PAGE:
There would be three more hui involving Tāwhiao and Grey and it would be a spoiler if the outcome was revealed here. Eventually though, the first sod for the railway at the boundary of the King Country was dug with three spadesful by Chief Wahanui on behalf of Māori loading them into a former children’s’ toy barrow which Premier Stout wheeled down a short plank “turning the sods onto the grass”. While the ceremony signalled the start of the opening up of the King Country it ended the independent sovereignty of the King Country.

A disappointing footnote: Having grown up in the Ohakune, this reviewer has always proudly stated as being from the King Country only to discover, while reading Dancing with the King, that the southern boundary of the Rohe Pōtae crosses westward over Mount Ruapehu’s highest peaks, Te Heuheu and Paretetaitonga leaving Ohakune on the wrong side of the aukati.

Reviewed by Lincoln Gould

Dancing with the King: The Rise and Fall of the King Country, 1864-1885
by Michael Belgrave
Published by Auckand University Press
ISBN 9781869408695

Book Review: Tōtara: A Natural and Cultural History by Philip Simpson

Available in bookshops nationwide.

cv_totaraThe ‘mighty tōtara’ has been central to life in New Zealand for thousands of years. It was used by Māori for carving and building, and when the white settlers arrived in New Zealand they found it a perfect wood for cutting into fence posts as they divided up their farms.

Botanist Philip Simpson shares his knowledge of these trees in his book Tōtara: A Natural and Cultural History, which is well illustrated with many excellent photographic examples of trees still to be found around the countryside.

New Zealand has four recognised species of tōtara: lowland, Hall’s, needle-leaved, snow and one distinctive variety (South Westland). The biggest trees being the lowland tōtara and the smallest ones the snow tōtara being found among the alpine rocks.

Growing up in the Takaka Valley, Simpson recalls second growth tōtara was a major feature of the valley, as settlers had cleared the earlier forest, and in this boyhood playground his love of the trees began.

In the Foreword Maui John Mitchell says, “Philip has written a history of Aotearoa/ New Zealand from the tōtara perspective. He has seen it as part of the primeval natural world, he has clearly portrayed why the tōtara is the leading rakau rangatira-‘chiefly conifer’-to Maori, and he has shown how critical the tōtara was to successful European settlement.”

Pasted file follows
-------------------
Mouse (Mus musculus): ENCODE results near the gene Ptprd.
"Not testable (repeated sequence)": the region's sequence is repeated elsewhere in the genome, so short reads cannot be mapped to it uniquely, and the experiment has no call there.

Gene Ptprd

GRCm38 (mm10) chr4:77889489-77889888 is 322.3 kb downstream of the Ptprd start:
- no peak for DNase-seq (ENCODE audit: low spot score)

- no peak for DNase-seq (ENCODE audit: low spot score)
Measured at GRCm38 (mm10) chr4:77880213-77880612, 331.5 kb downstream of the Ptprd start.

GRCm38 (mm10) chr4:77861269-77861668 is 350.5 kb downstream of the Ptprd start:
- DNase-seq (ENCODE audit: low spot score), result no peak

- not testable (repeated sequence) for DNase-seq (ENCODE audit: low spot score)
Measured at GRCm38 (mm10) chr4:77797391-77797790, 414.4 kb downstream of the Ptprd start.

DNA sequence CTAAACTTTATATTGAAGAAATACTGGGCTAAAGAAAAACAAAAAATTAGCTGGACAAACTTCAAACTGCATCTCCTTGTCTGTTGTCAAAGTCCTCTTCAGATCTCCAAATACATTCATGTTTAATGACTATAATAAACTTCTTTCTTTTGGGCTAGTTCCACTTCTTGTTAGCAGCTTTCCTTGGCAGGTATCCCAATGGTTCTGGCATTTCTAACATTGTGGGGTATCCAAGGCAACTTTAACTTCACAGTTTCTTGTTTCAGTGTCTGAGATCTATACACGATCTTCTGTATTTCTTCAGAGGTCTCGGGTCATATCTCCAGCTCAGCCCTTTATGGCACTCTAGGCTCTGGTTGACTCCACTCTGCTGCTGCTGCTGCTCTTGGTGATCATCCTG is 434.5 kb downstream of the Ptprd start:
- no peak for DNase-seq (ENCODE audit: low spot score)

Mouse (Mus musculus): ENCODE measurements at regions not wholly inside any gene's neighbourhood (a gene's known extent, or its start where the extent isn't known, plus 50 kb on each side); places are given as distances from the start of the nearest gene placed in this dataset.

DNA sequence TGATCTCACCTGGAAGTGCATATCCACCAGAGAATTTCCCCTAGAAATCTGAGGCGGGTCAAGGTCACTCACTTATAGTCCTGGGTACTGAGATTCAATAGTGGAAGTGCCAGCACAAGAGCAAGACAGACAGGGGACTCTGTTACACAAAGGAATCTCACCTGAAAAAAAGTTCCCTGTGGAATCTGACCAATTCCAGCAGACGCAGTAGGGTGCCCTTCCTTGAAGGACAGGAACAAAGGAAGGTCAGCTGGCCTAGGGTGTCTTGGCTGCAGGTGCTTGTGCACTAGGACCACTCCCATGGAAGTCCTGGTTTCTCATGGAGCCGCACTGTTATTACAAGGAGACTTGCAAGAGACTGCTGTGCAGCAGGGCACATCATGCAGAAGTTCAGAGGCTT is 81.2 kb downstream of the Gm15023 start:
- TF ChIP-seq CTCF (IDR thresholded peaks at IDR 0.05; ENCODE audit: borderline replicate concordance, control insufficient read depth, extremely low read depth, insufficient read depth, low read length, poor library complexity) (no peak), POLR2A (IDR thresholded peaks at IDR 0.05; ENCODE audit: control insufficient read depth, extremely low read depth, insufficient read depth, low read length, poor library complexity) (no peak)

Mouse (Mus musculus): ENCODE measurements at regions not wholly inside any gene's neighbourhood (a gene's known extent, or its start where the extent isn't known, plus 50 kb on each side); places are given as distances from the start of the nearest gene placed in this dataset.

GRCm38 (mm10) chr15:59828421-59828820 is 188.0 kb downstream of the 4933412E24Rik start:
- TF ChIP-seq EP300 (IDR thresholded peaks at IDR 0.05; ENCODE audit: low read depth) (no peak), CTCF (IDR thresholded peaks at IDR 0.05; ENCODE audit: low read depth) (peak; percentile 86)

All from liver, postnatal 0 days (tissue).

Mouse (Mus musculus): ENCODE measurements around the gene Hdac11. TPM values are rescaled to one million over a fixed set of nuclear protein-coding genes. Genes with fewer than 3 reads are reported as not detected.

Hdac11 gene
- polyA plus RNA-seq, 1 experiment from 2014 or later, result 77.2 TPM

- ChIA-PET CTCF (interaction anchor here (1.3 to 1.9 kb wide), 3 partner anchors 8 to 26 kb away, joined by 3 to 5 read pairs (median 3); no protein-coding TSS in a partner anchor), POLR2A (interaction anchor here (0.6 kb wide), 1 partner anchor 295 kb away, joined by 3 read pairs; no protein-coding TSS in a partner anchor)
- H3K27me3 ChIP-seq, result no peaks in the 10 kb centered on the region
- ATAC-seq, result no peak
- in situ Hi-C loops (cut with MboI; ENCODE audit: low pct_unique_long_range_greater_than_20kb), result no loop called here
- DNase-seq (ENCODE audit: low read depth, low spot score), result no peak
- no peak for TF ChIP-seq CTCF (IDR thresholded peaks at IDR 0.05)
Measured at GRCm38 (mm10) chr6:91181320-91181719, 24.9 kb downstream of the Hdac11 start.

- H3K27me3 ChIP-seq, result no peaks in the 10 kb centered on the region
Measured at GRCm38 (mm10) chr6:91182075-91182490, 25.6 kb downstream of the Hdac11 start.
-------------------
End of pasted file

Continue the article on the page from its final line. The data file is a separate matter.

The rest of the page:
Throughout New Zealand, tōtara trees have been honoured by inclusion as place names, for example just south of my hometown of Oamaru there is a small rural school called Tōtara. Its name came about because of a lone tōtara tree growing on a limestone outcrop.

This excellent publication is a book for all to enjoy, the well written text is supported with a variety of photographs in colour and black and white. The cover has a stunning photograph of Pouakani, the largest tōtara tree in New Zealand at 3.88 metres, found at the northern end of the Hauhungaroa Range in the King Country. It can be picked up time and time again to be reread and devoured. I particularly enjoyed the chapter “Where tōtara lives and who lives with it” which discusses climate and environmental factors which influence distribution, and the author also discusses the importance of the tōtara to wildlife including spiders, butterflies, lizards, microsnails and birds.

Reviewed By Lesley McIntosh

Tōtara: A Natural and Cultural History
by Philip Simpson
Published by Auckland University Press
ISBN 9781869408190

Book Review: The Truth about Language, by Michael C. Corballis

Available now in bookshops nationwide.

cv_The_Truth_about_language.jpgThere are wonderful variations in the way we tell our stories, seen even in the smallest parcels of language. In Turkey, there are over two million forms of each verb – each word-form a complex interplay containing not only tense but the subject, object and indirect objects of the aforementioned verb. Walpiri, an Australian aboriginal language, can be scrambled: you can shuffle the words and it does not change the meaning.